actually realize it. Palatability, taste, and pleasantness
of food as well as the mindful act of smelling, feeling,
tasting are of major importance, and some of these
functions are critically self-regulated [Ernst et al. 2009; Esch
et al. 2006a]. Thus, all that we like about eating is part of
this important and general hedonic motivational cou-
pled motor system. Pleasure and eating use the same
neurobiological pathways as other hedonic activities,
e.g., love, positive psychology, relaxation, exercise etc.
(Fig. 7), and all these experiences have the capacity to
bring us joy, health and wellness, particularly through
physiological stress reduction, thereby involving the
very same effector systems, such as DA, MO, and the
coupled NO signalling.
D
S
tress is natural and can be helpful. Stress at appro-
priate levels, for example, can improve problem
solving and cognitive function [Huether et al. 1999;
Stefano et al. 2005a; van Praag et al. 2008]. It may act as a trigger
for adaptive modifications, e.g., of the structure and the
function of the brain, and thus serve to adjust, in a self-
optimizing and autoregulative manner, the behavior of
an individual to the ever-changing requirements of its
external world and environments [Esch, 2003d; Huether et al.
1999; Huether, 1996; McEwen, 2009]. In this regard, stress offers
organisms a positive coping strategy, enabling the
organism, so endowed, a greater chance of survival. In
part, this explains why many of the stress components
found at the cellular, tissue and organismic levels in
protists, invertebrates and vertebrates have been pre-
served during the long course of evolution.
Stress can, however, have deleterious effects in all
organisms, and these are related to the dose, form and
duration of stress and its underlying (patho-) physiol-
ogy [Esch et al. 2002a; Esch et al. 2002b; Esch et al. 2002d; Huether et al.
1999; Sachsse et al. 2002; Stefano et al. 2005a]. Accordingly, stress
reduction/termination is an innate protection poten-
tial to ameliorate stress and counteract its dangerous
downside. Hence, SM is natural too, but it has to be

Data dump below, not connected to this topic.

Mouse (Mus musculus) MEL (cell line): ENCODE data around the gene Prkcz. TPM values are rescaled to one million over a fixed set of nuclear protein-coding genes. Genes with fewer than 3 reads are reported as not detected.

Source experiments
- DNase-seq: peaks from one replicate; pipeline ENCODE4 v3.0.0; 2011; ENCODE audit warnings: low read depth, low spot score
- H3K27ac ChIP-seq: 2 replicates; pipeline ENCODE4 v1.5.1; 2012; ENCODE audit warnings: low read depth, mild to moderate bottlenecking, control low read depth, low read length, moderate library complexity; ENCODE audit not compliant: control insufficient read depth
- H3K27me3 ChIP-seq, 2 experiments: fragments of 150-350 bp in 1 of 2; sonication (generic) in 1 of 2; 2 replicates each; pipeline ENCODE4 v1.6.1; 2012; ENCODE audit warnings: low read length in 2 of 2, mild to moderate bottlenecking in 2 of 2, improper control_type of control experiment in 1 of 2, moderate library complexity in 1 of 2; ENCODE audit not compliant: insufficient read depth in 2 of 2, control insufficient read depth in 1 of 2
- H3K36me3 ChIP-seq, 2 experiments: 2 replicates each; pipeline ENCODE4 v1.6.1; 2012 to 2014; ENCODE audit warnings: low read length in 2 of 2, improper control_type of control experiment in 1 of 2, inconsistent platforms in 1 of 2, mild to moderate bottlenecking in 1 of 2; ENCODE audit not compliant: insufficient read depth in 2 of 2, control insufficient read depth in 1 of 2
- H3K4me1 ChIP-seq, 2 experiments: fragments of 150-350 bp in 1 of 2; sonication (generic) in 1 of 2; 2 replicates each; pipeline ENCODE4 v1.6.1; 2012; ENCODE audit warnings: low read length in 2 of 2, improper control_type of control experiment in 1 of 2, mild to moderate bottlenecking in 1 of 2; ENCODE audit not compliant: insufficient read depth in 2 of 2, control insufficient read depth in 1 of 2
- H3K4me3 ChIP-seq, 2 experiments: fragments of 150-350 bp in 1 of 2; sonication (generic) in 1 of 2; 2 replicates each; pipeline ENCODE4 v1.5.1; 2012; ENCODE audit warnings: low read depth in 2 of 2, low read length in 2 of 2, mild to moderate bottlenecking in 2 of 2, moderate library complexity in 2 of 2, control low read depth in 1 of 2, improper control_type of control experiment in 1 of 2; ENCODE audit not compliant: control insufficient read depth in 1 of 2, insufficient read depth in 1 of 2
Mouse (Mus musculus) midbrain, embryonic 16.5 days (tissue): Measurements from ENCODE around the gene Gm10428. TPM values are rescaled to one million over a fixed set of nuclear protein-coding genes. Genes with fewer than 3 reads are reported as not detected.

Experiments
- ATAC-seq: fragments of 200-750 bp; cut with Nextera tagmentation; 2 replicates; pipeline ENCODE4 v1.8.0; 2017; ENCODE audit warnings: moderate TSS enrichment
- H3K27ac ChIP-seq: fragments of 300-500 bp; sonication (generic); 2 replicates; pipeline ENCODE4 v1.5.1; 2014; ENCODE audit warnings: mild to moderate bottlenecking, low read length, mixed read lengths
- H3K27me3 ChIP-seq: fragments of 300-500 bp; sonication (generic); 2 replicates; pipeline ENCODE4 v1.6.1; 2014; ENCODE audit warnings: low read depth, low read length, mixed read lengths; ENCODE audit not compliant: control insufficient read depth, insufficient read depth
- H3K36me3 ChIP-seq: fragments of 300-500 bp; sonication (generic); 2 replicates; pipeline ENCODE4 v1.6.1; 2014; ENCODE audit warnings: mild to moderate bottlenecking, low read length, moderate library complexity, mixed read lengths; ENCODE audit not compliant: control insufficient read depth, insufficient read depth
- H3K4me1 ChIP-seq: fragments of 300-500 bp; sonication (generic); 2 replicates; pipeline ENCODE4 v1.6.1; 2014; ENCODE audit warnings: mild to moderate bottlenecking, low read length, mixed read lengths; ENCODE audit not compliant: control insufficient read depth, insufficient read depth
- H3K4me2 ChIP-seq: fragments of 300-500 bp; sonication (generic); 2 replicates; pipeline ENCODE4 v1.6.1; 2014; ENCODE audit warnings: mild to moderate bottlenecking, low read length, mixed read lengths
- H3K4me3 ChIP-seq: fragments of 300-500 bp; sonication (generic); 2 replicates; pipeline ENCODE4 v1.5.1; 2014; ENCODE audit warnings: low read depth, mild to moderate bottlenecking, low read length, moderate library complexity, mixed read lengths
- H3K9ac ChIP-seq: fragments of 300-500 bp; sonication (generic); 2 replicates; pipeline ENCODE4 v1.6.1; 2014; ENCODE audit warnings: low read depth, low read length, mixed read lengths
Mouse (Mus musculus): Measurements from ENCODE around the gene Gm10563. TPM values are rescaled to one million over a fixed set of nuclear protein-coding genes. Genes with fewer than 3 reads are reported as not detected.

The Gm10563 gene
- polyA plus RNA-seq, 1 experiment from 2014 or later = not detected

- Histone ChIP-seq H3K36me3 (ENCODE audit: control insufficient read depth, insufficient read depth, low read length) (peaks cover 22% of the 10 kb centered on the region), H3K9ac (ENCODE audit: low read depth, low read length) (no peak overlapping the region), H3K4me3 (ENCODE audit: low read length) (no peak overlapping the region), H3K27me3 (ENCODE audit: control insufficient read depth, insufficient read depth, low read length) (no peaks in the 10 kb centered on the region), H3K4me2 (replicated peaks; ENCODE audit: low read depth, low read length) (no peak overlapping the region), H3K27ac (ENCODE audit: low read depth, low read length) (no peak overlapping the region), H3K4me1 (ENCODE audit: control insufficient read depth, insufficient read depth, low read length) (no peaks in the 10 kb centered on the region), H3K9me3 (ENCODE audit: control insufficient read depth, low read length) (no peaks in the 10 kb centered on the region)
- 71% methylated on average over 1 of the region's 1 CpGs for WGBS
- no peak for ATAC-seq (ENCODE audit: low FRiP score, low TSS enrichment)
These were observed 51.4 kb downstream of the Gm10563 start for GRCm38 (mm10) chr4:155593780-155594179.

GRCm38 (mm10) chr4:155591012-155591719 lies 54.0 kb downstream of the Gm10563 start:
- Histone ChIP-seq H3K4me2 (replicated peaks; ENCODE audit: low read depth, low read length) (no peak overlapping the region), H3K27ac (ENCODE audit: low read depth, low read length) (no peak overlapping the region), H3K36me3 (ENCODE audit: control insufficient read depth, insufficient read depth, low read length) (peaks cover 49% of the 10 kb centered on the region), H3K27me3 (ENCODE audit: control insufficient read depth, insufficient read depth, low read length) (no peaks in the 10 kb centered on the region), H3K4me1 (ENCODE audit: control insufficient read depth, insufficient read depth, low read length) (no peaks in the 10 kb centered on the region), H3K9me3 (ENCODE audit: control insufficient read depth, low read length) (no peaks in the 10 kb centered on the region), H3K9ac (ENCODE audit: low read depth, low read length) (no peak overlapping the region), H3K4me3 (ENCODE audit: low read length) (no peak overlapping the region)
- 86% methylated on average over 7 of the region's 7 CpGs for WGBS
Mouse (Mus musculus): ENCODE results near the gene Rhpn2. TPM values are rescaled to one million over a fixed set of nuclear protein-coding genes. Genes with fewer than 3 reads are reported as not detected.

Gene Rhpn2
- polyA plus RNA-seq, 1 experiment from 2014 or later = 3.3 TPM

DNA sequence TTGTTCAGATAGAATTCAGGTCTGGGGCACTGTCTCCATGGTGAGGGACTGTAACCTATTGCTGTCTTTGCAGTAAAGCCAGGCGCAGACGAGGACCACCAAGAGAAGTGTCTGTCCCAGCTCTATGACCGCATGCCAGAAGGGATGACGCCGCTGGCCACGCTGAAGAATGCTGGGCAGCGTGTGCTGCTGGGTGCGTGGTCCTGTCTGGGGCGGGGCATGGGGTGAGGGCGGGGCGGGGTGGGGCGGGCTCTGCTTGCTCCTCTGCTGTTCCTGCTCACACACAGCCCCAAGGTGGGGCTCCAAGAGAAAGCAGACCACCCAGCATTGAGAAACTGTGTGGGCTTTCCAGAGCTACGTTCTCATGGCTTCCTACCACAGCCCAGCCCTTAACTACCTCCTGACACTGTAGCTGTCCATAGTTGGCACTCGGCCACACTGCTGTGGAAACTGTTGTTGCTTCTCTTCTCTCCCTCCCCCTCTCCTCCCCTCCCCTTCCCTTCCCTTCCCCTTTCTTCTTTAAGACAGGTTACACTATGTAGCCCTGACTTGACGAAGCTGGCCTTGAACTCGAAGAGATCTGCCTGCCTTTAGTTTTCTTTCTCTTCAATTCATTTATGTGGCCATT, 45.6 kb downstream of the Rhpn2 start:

physiologically ‘permitted. The underlying autoregula-
tion involved in stress and SM manifestations shows a
neurobiological overlap (while not denying the specific
parts and shares of SM approaches) pointing towards a
more general neurobiological/life-sustaining principle,
i.e., unspecific or common effects [Esch et al. 2004b; McEwen,
2001; McEwen, 2009]. In this, endogenous SM response path-
ways consist of the same ‘hardwareand chemical mes-
sengers as, for example, the placebo response, namely
the CNS motivation, motor and reward pathways,
located predominantly in the limbic brain [Esch & Stefano,
2004c; McEwen, 2001; McEwen, 2009; Stefano et al. 2001a].
The basic truth appears to be that natural or biologi-
cal and positive activities, i.e., comforting or ‘wellness
interventions in cognitive and higher noncognitive
organisms, serve the goal of survival, appetitive motiva-
tion and health for the individual and the species. These
so endowed organisms are rewarded by an overlapping
pleasure physiology (Fig. 7). The active use of such
self-regulatory potentials may be principally possible,
learnable and trainable, e.g., individually by the use of
mind/body or cognitive behavioral SM techniques [Esch,
2008a; Esch & Stefano, 2007b; Komaroff, 2001], yet these activities
and complementary medicalinterventions (e.g., [Ernst et
al. 2008; Ernst et al. 2009; Esch et al. 2004b; Esch et al. 2007a; Stefano & Esch,
2005b]) via their physiological effects are unconsciously
and automatically self-activated during stress to reduce
it. When used intentionally, we surmise, these activities
may buffer against stress or prevent negative side effects
of it, i.e., chronic stress [Esch, 2002f; Esch, 2003d; Esch, 2008a; Esch
& Stefano, 2007b]. We further speculate that, based on this
34
Copyright © 2010 Neuroendocrinology Letters ISSN 0172–780X www.nel.edu
Tobias Esch, George B. Stefano
knowledge, a novel medical strategy for health, includ-
ing longevity, is at hand.
Nature, as it seems, selected only a handful of
molecular key ‘messenger’ players, many converging
on constitutive NO as their crucial messenger, to trans-
late the stress-reducing potential into the mind and the